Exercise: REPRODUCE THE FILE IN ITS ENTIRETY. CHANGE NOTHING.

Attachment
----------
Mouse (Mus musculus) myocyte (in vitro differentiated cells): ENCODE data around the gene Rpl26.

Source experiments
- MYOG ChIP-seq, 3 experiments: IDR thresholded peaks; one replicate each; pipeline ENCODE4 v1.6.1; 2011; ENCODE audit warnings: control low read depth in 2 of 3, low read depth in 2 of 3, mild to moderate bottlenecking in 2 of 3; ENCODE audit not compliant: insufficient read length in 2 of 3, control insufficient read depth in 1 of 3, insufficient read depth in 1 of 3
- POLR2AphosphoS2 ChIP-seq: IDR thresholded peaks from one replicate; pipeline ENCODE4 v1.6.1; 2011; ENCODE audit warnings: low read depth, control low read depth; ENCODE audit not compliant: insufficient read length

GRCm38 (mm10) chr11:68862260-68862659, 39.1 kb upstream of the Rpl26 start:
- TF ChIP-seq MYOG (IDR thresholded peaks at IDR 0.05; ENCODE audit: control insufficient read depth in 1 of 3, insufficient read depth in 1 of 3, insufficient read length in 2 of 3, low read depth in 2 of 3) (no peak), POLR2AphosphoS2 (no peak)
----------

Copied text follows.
Mouse (Mus musculus) myocyte (in vitro differentiated cells): ENCODE data around the gene Rpl26.

Source experiments
- MYOG ChIP-seq, 3 experiments: IDR thresholded peaks; one replicate each; pipeline ENCODE4 v1.6.1; 2011; ENCODE audit warnings: control low read depth in 2 of 3, low read depth in 2 of 3, mild to moderate bottlenecking in 2 of 3; ENCODE audit not compliant: insufficient read length in 2 of 3, control insufficient read depth in 1 of 3, insufficient read depth in 1 of 3
- POLR2AphosphoS2 ChIP-seq: IDR thresholded peaks from one replicate; pipeline ENCODE4 v1.6.1; 2011; ENCODE audit warnings: low read depth, control low read depth; ENCODE audit not compliant: insufficient read length

GRCm38 (mm10) chr11:68862260-68862659, 39.1 kb upstream of the Rpl26 start:
- TF ChIP-seq MYOG (IDR thresholded peaks at IDR 0.05; ENCODE audit: control insufficient read depth in 1 of 3, insufficient read depth in 1 of 3, insufficient read length in 2 of 3, low read depth in 2 of 3) (no peak), POLR2AphosphoS2 (no peak)